The International Monetary Fund (IMF) has approved $23.5 million disbursement for Guinea amid coronavirus economic instability. The approval brings total disbursements under an extended credit facility (ECF) for Guinea to $117.6 million.
An extended credit facility (ECF) allows the borrowing country to take out money over an extended period of time rather than reapplying for a loan each time it needs money.
In making the approval, IMF said while performance under the Fund-supported program remains broadly satisfactory, Guinea faces significant downside risks related to COVID-19 pandemic.
The Fund will remain closely engaged with the Guinean country authorities as the situation evolves, and as the authorities further develop their policy responses and financing needs change, IMF said.The ECF arrangement supports strengthening Guinea’s resilience, scaling-up growth-supporting investment and social-safety nets and promoting private sector
“Beyond immediate needs created by the COVID-19 crisis, creating fiscal space for priority
spending will be pivotal to foster broad-based growth in the years to come. Achieving a basic fiscal surplus in 2020 will contribute to containing inflation and preserving debt sustainability,” said Mr. Mitsuhiro Furusawa, Acting Chair and Deputy Managing Director at the IMF.
He said mobilizing additional tax revenues and reducing un-targeted electricity subsidies will generate resources to scale-up public investments and strengthen social safety nets.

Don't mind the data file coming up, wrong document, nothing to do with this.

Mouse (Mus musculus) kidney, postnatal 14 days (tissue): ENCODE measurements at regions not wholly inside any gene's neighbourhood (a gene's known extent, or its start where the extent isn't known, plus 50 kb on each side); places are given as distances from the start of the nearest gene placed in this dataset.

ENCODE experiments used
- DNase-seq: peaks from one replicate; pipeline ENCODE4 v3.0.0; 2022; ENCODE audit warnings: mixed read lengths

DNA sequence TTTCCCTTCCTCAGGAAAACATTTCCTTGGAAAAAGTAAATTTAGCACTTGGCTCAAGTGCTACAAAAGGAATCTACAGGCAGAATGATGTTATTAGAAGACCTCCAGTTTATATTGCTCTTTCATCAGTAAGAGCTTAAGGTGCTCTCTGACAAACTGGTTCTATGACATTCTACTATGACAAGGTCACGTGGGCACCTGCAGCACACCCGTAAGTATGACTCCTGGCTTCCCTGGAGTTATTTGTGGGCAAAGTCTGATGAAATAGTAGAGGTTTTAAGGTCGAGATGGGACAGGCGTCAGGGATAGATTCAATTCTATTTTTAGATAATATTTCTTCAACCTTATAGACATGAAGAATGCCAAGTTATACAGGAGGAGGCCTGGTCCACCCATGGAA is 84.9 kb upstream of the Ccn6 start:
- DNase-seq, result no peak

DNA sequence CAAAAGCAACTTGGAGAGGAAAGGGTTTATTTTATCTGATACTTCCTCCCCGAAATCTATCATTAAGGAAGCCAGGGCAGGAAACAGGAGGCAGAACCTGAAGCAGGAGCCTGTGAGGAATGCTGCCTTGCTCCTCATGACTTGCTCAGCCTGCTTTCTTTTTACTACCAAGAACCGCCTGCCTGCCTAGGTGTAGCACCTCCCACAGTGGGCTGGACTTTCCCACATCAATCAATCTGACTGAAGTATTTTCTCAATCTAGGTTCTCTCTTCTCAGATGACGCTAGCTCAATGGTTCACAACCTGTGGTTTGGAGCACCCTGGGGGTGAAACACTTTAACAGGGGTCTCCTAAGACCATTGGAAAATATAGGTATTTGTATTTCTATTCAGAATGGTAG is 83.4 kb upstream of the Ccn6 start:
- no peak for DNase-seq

“To this end, implementing programmed tax revenue measures, adopting an automatic petroleum prices adjustment mechanism, and advancing the multi-year tariff electricity tariff is key. Prudent external borrowing strategy will support scaling-up public investments, notably in infrastructure. Strengthening public investment management will support the fiscal strategy and enhance governance,” Furusawa added.
According to him, allowing greater exchange rate flexibility is important to preserve buffers against external shocks.
“Continuing to limit central bank interventions in the foreign exchange market will be important. Reforms to strengthen market forces in the foreign exchange market have
progressed well. Moving ahead with the implementation of a rule-based central bank’s
intervention strategy will reduce discretion.
“Continuing to limit central bank’s lending to the government in line with program objectives is needed to reduce inflation. A more active liquidity management will also support achieving monetary targets. Strengthening banking supervision and regulation will support financial stability,” Furusawa said.